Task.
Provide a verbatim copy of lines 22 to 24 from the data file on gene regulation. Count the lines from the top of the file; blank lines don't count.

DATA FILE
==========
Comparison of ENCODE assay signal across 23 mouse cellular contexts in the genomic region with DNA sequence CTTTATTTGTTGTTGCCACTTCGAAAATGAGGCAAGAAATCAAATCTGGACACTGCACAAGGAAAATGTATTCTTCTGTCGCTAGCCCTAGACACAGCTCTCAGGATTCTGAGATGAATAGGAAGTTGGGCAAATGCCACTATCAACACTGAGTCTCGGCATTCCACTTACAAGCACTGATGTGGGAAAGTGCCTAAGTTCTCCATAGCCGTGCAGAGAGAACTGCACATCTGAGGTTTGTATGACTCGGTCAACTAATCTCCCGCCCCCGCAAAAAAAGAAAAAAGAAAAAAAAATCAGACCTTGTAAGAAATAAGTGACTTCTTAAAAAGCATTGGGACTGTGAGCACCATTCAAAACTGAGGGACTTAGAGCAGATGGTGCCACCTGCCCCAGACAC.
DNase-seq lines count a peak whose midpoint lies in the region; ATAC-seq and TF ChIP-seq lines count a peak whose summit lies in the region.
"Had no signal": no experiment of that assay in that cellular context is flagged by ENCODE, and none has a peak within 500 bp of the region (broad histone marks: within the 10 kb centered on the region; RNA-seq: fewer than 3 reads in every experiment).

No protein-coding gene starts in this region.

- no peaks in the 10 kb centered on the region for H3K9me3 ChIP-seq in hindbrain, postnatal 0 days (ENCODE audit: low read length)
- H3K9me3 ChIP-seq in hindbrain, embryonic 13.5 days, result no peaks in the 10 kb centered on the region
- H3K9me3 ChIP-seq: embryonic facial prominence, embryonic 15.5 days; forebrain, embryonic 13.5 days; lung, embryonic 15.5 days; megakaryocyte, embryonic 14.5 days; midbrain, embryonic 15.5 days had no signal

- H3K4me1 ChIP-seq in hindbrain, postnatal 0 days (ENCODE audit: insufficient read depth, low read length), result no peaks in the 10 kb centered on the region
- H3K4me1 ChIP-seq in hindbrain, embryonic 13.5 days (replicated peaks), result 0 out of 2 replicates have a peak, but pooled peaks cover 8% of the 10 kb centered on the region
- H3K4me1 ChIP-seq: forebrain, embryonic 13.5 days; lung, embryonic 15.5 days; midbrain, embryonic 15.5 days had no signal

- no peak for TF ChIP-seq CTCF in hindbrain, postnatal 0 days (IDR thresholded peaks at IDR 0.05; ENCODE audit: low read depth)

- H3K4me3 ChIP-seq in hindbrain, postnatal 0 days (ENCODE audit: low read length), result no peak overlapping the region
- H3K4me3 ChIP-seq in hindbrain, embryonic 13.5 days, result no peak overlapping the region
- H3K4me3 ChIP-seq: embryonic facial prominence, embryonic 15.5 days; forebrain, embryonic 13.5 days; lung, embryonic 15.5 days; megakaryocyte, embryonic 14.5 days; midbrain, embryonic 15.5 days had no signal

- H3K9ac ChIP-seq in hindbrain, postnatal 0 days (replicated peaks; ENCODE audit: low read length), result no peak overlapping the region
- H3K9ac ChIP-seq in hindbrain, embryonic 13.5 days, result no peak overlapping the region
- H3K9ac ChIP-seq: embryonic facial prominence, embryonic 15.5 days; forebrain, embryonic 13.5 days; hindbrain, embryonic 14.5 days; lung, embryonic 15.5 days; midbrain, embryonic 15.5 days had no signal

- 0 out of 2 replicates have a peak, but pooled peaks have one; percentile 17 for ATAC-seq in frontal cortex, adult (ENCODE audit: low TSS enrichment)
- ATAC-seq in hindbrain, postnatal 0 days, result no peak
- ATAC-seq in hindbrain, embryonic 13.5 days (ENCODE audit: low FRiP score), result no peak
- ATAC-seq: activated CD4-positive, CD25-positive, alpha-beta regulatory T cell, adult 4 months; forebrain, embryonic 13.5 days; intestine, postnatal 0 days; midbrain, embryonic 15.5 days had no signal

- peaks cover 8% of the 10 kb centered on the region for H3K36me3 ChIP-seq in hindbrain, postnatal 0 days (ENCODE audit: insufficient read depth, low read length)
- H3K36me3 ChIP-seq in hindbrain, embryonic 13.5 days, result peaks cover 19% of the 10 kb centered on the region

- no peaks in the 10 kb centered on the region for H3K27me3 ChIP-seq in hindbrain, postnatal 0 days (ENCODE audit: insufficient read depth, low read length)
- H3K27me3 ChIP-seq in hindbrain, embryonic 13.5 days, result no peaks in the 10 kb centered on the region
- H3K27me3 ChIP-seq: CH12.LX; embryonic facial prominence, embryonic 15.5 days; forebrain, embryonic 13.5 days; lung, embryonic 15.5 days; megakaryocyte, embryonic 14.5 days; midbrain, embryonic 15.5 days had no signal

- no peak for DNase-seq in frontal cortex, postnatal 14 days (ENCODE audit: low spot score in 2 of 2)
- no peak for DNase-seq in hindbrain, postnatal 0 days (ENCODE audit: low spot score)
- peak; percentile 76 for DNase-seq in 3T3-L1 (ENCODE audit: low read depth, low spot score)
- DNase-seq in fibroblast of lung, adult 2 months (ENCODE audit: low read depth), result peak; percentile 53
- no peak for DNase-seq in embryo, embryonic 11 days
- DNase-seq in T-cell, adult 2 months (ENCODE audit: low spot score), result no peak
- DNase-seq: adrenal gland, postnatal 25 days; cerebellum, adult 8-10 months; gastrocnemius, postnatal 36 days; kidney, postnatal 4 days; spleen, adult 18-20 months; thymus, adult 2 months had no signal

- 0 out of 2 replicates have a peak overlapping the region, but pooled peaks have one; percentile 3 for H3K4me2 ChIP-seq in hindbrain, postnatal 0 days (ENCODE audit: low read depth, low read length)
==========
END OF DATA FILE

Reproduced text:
- peaks cover 8% of the 10 kb centered on the region for H3K36me3 ChIP-seq in hindbrain, postnatal 0 days (ENCODE audit: insufficient read depth, low read length)
- H3K36me3 ChIP-seq in hindbrain, embryonic 13.5 days, result peaks cover 19% of the 10 kb centered on the region

- no peaks in the 10 kb centered on the region for H3K27me3 ChIP-seq in hindbrain, postnatal 0 days (ENCODE audit: insufficient read depth, low read length)